Nearly 80 administrators in the Prince George's County school system would return to the classroom as full-time teachers under a cost-reduction plan proposed to the school board last night by Superintendent John A. Murphy.

Murphy, searching for ways to avert a projected $9.8 million deficit in the county's $552 million education budget, said the school system would suspend hiring new teachers for the remainder of the school year under his plan.

Program coordinators, curriculum specialists and other qualified administrators would be asked to fill teaching vacancies as they become open, while retaining their current salaries.

The redeployment plan, which budget analysts estimate would save $862,000 in payroll costs, is one of 29 spending cuts that Murphy recommended to the school board as part of his strategy for averting the budget shortfall.

Other major components of his proposal include requiring assistant principals and other school-based, non-teaching professionals to fulfill a set amount of duty as substitute teachers, reducing the number of school buses that carry students home from extracurricular activities, and delaying the purchase of textbooks and other classroom materials.

He has also recommended deferring building renovations and equipment replacements, freezing travel and consultant expenditures, increasing the tuition for evening high school courses from $125 to $150 per course, and imposing an indefinite hiring freeze on filling an estimated 32 administrative vacancies.

"I'm not saying there won't be hardships. There certainly will be. But creative people will be able to overcome them," Murphy said. He added that he expects next year's budget situation to be even more bleak, and is preparing to make "major" reductions in administrative offices.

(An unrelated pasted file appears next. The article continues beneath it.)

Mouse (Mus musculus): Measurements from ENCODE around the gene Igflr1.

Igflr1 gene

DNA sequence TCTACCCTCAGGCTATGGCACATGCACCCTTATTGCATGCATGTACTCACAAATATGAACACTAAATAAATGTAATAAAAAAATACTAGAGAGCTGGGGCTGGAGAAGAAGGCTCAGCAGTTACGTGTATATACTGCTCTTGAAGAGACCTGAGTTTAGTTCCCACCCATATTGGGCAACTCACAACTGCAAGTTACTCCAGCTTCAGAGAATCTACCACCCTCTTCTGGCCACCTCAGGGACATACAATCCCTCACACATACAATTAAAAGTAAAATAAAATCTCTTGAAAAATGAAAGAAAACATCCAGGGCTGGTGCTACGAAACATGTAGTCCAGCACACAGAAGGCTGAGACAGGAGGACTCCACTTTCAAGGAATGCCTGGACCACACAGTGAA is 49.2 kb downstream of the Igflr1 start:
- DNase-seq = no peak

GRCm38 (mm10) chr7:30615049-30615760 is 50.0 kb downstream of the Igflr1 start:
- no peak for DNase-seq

One category that is mostly spared from cuts this year under Murphy's plan is a program for improving achievement among black male students. The board last night approved spending $2 million for the program.

A committee that Murphy appointed last year to develop strategies for improving black male achievement had been hoping for $2 million to purchase multicultural library materials, create a new administrative department of "equity assurance," and recruit minority teachers.

Murphy has salvaged the majority of the committee's recommendations while proposing to save $311,000 by using two current employees to staff the new department and delaying its starting date until Jan. 1. Murphy said that in fashioning his cuts, his primary goals were to maintain student-teacher ratios at their current levels and to minimize the impacts on school system employees.

Reassigning non-teaching professionals as teachers would help meet both goals, he said.

Murphy said that while administrators may not like some of their new duties, he expects them to prefer teaching assignments over mandatory furloughs or permanent layoffs, two options that he considered, but dismissed.

"I think the vast majority of principals realize it doesn't do any good to sulk," Murphy said.

After meeting with Murphy and other principals today, Frank Stetson, principal of Duval High School and president of the labor union that represents 500 administrators, said, "We're obviously not thrilled with the proposal for stretching our folks, but we want to see programs maintained. We may have to live with it."

Of the plan to require librarians, guidance counselors and reading specialists to do substitute teaching, Marjorie Spirer, president of the Prince George's County Educators Association, said, "I can't say I'm happy or supportive, but we recognize the effort that was made to keep the burden off of teachers."

The school board's 10 members are expected to act on Murphy's recommendations on Monday. But several members said today they expected the plan to meet little resistance.

"Personally, I don't think it's such a terrible thing to have administrators spend some time in the classroom," said school board member Marcie C. Canavan. But she added that she is worried about delays in textbook purchases, noting that in some elementary schools, students already have to share history books.

To save money on heating, the board voted last night to keep the temperature in school buildings at 55 degrees through the three work days for school employees between Christmas and New Year's.